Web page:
Improving road safety is a top priority for the U.S. Department of Transportation, and FHWA remains committed to reducing highway fatalities and serious injuries on our Nation's highways. We have absolute confidence that certain processes, infra-structure design techniques, and highway features are effective, and we encourage and support their use.
To this end, Associate Administrator for Safety Tony Furst issued an updated guidance memo-randum on January 12, 2012, announcing the latest FHWA-recommended set of research-proven safety countermeasures and FHWA advice on countermeasure considerations. In conjunction with this memo, the FHWA Office of Safety launched a new Proven Safety Countermeasures Web site. This Web site serves as a one-stop shop for information on each of the proven countermeasures. Many of these countermeasures are low-cost solutions, and FHWA encourages its partners to consider implementing these countermeasures broadly, as appropriate, to reap the full benefits of using solutions that are known to save lives.
The revised set of proven countermeasures, described briefly below but in greater detail at the Web site, was developed based on recent safety research to address intersection, roadway depar-ture, and pedestrian issues wherever they may occur.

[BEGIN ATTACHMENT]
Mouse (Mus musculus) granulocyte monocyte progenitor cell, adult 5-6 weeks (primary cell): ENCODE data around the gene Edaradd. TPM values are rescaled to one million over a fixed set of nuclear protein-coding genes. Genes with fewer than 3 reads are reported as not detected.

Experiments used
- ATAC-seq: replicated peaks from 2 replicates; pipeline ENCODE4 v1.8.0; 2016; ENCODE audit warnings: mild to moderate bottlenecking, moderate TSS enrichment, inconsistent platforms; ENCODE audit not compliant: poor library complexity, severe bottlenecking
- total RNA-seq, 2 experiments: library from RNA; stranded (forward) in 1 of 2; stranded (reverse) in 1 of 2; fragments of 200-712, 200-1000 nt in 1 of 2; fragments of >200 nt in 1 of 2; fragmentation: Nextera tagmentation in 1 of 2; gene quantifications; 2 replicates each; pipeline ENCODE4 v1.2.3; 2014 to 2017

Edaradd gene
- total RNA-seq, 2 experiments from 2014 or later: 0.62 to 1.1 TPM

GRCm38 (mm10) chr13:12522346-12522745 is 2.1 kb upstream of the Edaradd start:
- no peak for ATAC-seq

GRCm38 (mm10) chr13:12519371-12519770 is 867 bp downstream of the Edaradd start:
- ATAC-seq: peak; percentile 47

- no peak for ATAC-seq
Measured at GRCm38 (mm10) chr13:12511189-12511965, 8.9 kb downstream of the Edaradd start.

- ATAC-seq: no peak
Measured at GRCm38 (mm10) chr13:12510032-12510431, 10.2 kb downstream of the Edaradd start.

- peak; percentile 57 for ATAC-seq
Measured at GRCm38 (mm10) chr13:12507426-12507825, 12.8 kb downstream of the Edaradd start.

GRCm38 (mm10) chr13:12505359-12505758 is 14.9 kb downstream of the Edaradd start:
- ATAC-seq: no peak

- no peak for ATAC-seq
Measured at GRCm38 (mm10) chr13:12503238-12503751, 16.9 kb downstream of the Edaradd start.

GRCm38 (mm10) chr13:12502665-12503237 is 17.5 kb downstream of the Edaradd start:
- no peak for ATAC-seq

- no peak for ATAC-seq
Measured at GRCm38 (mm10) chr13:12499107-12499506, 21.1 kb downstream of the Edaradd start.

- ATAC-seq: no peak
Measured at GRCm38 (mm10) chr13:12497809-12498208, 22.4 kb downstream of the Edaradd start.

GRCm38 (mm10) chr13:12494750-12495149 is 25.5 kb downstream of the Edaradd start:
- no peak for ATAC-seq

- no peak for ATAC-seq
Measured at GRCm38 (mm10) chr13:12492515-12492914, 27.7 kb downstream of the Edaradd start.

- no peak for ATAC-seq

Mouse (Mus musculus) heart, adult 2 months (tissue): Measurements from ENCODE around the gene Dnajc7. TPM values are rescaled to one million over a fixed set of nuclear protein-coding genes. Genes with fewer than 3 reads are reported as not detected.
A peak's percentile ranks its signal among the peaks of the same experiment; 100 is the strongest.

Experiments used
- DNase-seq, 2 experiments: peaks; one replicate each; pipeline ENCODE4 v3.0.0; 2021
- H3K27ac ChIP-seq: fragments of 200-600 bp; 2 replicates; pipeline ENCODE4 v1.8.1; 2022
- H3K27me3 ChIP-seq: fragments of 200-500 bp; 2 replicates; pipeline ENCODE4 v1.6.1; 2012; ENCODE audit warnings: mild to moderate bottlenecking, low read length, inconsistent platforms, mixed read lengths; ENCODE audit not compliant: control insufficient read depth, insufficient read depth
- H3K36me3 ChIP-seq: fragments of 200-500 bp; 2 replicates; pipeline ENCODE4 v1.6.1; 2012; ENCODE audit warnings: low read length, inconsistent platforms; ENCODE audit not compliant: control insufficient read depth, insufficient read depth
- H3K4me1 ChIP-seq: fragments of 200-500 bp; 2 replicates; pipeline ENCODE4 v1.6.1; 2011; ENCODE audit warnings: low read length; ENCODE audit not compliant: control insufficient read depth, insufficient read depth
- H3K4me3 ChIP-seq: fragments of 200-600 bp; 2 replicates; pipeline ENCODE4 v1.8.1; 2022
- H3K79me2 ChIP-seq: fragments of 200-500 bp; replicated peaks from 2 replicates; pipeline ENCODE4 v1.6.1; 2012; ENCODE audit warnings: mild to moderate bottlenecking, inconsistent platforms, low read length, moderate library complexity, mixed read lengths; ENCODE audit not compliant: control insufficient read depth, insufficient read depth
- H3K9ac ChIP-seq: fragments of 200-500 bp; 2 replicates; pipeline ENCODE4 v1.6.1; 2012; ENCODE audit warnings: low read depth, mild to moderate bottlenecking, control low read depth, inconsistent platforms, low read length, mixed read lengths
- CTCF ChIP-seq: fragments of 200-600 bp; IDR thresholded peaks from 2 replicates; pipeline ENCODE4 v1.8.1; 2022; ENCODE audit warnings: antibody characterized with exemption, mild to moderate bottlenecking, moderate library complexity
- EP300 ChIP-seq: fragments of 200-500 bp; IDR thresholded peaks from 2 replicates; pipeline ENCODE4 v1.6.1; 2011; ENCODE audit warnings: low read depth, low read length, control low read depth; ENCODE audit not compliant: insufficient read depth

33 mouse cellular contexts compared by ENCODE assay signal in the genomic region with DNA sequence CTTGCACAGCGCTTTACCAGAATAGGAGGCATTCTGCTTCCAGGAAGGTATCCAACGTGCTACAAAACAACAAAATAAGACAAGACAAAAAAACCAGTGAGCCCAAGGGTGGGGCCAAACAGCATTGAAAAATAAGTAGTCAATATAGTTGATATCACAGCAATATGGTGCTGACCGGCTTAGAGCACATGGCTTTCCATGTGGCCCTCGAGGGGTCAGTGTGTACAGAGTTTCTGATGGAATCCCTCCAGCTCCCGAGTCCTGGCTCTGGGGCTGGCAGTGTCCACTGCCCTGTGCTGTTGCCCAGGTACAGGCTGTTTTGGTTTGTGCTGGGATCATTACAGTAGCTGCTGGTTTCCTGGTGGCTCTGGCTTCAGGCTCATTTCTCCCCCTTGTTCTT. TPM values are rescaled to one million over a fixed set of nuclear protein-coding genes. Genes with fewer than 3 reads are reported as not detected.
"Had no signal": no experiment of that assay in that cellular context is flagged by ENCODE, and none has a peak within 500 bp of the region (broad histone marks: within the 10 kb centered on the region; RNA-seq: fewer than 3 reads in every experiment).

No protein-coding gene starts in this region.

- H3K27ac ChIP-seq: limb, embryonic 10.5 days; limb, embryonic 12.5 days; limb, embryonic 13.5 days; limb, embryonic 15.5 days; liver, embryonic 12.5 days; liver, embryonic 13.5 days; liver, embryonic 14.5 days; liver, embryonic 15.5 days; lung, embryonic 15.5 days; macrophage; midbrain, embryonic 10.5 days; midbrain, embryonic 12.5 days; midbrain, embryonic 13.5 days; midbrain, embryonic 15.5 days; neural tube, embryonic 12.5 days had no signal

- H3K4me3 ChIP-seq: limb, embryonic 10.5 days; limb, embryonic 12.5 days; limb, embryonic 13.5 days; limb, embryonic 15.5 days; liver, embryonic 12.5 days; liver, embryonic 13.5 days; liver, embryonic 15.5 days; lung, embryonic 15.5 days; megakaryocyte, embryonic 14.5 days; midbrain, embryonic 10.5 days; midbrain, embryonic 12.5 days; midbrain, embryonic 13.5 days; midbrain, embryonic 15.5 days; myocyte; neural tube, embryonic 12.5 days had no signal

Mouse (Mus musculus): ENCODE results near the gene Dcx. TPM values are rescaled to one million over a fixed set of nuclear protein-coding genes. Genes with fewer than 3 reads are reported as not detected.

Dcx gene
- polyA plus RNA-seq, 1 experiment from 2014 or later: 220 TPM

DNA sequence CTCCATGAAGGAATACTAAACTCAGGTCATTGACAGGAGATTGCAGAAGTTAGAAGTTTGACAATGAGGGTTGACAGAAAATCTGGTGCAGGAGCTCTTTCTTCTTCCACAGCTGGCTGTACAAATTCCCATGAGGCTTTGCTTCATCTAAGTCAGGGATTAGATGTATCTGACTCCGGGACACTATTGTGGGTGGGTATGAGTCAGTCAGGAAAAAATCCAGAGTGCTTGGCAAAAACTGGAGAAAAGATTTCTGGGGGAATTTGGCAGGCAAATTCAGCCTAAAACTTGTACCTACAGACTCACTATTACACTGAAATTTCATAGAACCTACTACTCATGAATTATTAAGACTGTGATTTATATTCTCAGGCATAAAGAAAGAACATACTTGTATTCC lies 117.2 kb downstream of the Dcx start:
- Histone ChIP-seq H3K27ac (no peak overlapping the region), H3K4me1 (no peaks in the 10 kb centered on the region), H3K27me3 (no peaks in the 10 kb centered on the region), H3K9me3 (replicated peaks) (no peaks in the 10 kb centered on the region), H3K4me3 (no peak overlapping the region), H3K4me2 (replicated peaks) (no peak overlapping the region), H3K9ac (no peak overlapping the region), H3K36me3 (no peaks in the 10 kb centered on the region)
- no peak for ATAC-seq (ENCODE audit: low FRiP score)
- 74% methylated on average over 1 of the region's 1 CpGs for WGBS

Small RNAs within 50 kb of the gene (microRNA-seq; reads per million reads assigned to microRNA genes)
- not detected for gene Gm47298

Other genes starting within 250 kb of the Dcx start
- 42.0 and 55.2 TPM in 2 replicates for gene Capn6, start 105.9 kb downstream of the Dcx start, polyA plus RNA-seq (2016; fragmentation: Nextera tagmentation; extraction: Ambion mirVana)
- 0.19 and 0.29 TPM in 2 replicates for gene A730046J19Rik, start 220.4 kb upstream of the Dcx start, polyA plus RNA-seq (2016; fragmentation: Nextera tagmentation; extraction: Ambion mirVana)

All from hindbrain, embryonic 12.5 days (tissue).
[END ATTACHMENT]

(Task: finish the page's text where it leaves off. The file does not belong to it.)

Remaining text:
Data show that roundabouts can reduce injury and fatality crashes by up to 82 percent.
About one-third of all intersection fatalities occur at signalized intersections, resulting in roughly 2,300 people killed each year. Furthermore, about 700 people are killed annually in red-light running collisions. Although traffic signals can work well for many intersections, roundabouts have demon-strated substantial safety and operational benefits compared to most other intersection forms and controls, with especially significant reductions in fatal and injury crashes. For example, data show that by converting from a two-way stop control mechanism to a roundabout, a location can experience an 82 percent reduction in severe (injury/fatal) crashes and a 44 percent reduction in overall crashes. Further, by converting from a signalized intersection to a roundabout, a location can experience a 78 percent reduction in severe (injury/fatal) crashes and a 48 percent reduction in overall crashes.